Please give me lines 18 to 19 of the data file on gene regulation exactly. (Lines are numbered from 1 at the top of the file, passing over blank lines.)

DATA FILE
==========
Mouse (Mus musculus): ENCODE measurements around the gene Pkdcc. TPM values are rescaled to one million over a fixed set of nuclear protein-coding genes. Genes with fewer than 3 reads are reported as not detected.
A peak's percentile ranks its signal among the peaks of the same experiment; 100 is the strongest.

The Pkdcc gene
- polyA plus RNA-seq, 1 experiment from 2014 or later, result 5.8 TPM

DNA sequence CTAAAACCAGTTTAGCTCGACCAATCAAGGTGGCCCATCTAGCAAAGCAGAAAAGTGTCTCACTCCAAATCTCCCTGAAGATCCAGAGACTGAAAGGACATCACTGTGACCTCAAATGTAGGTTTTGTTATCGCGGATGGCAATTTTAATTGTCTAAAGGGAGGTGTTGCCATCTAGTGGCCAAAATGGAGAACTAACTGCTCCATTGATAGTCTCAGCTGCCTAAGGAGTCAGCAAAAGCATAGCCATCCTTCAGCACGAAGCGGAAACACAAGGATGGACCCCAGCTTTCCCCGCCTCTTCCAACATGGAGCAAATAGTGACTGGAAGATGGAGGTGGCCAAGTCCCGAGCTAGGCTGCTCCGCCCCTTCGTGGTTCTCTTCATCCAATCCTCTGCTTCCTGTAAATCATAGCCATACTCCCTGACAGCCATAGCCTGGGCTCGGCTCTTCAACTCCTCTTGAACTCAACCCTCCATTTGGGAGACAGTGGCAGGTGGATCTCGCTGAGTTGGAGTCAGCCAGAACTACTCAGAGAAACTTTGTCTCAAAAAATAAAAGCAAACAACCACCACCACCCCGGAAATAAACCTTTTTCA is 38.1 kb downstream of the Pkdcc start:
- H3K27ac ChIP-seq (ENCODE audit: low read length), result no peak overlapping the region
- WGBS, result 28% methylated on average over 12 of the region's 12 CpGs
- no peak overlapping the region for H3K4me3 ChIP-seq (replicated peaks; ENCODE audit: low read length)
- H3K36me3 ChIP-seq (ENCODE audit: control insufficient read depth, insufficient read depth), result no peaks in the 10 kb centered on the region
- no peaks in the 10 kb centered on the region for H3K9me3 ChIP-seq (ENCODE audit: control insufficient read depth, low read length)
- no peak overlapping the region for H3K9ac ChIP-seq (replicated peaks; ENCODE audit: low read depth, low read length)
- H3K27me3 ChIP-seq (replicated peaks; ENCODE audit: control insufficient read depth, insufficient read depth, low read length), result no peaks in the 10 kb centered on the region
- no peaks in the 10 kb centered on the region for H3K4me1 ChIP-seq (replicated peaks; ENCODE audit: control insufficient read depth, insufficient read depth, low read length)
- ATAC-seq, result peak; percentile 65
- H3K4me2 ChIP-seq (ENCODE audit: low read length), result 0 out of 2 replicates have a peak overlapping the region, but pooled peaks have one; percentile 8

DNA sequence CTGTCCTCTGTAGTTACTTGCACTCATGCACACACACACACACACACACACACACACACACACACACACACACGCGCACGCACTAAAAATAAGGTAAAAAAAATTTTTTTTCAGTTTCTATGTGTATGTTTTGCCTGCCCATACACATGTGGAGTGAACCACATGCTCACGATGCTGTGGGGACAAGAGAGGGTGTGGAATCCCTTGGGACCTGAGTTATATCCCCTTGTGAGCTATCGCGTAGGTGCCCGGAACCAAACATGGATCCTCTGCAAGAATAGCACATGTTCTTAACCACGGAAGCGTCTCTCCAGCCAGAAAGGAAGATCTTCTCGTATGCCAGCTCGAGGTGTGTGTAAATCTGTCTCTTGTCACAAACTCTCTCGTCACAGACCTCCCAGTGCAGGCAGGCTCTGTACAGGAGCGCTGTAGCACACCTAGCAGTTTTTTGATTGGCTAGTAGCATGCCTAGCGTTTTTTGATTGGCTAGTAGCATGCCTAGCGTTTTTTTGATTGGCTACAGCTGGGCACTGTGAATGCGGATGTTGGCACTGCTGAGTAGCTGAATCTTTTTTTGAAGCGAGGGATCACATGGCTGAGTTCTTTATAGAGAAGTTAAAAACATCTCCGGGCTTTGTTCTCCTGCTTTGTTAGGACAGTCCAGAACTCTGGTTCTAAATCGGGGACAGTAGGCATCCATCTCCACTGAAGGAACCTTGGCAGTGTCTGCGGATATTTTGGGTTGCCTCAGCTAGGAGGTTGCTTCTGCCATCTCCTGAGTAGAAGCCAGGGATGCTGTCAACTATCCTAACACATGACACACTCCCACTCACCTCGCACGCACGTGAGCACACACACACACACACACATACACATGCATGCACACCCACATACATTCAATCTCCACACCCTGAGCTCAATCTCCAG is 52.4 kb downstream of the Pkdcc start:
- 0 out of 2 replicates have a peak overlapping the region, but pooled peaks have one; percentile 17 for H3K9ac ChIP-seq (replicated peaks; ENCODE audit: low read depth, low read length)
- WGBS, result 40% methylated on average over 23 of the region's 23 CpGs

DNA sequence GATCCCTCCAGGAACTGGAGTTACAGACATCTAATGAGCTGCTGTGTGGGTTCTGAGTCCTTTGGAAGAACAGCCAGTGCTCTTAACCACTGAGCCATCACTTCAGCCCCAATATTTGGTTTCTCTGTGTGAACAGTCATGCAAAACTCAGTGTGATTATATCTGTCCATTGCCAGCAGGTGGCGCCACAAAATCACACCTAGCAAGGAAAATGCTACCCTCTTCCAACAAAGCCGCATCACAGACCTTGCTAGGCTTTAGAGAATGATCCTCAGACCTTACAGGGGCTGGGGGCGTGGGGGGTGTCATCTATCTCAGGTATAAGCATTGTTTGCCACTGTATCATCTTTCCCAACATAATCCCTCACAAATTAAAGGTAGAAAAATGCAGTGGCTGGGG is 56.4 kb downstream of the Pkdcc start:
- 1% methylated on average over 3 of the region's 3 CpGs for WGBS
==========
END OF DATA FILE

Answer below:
- WGBS, result 40% methylated on average over 23 of the region's 23 CpGs

DNA sequence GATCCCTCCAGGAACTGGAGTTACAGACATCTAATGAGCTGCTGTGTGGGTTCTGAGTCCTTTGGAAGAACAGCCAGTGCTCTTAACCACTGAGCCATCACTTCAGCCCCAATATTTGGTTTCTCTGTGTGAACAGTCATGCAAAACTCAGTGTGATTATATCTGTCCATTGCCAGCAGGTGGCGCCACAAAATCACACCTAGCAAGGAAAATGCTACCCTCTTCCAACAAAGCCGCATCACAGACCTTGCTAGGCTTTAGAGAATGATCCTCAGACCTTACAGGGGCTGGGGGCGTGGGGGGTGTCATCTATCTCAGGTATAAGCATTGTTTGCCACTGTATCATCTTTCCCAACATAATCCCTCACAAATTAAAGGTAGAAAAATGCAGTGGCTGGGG is 56.4 kb downstream of the Pkdcc start: